Unlike some, I didn’t stay up late (or get up early, as the case may be) to hit the Black Friday sales. But, all the coverage has made me reflect on the brick and mortar retail experience. I’m sure everyone has experienced this. You go into a store and find all kinds of things available for sale except the one item that you actually went to buy. You go to all of the obvious sections but you can’t seem to locate it or anyone to help you find it. Now the real test begins. With no sales clerk to be found, you go all the way back to the front of the store and ask a customer service agent, who pages someone from another department to meet you. Minutes pass. Finally, a part-timer saunters up, and by the end of the conversation it’s apparent you know more than he does.
You’d think with all the importance riding on the Christmas shopping season that it would be easy to find a sales person in every department, and preferably one who knows what he’s talking about. Unfortunately, the buying public has grown all too accustomed to a lack of service in the customer-facing retail trade. When there is a lack of staff—staff that is trained and motivated to assist and add value to the buying experience—the result is a downward spiral of expectations. The result is also often a lost sale.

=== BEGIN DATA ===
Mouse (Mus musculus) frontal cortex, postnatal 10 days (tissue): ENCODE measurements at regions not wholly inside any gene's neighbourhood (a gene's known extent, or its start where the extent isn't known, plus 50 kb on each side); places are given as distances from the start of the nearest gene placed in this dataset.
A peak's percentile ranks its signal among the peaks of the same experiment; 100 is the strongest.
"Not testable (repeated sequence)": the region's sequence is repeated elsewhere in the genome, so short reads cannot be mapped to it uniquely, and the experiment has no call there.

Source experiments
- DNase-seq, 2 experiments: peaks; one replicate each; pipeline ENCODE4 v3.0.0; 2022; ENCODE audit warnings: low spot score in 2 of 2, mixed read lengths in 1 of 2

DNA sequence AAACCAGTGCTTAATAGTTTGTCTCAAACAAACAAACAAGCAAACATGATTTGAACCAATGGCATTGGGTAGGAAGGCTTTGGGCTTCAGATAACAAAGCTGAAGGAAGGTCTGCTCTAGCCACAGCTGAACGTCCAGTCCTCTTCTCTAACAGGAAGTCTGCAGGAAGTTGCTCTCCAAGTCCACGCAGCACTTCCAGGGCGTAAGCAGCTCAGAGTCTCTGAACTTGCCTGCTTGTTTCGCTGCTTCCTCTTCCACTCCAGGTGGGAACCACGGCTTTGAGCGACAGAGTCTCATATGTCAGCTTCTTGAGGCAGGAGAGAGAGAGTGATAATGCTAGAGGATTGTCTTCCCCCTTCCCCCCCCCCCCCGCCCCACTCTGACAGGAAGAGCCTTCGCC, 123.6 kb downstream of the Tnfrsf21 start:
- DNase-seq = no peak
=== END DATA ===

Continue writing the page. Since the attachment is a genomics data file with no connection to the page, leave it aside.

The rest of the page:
My first real job was in a retail environment. I worked for a company that had a chain of stores that merchandised records (actual vinyl) and tapes. This was before iTunes, before Amazon, before BitTorrent. If you wanted to buy music, you actually had to get in your car and drive to the store. I was really into listening to music of all types and tried really hard to make sure my customers not only found the latest hits of the day but also walked out with other albums in a similar genre that I knew they would like. Most appreciated that and became repeat customers. Come to think of it, this is exactly the logic Amazon and Netflix use today to entice their customers to try something they may have not thought of.
Today, what we are missing is plain old, garden-variety customer service at most levels of trade. We need to get back to the days where stores not only stocked a selection of products but also made it very easy for their customers to buy them walking away satisfied with the product and the experience. To achieve this level of service, a company must not only have the products on hand but also trained and motivated staff in enough numbers to cover the day.
Have you had a service experience that you would like to share – good or bad? Please tell us about it by commenting back to this post.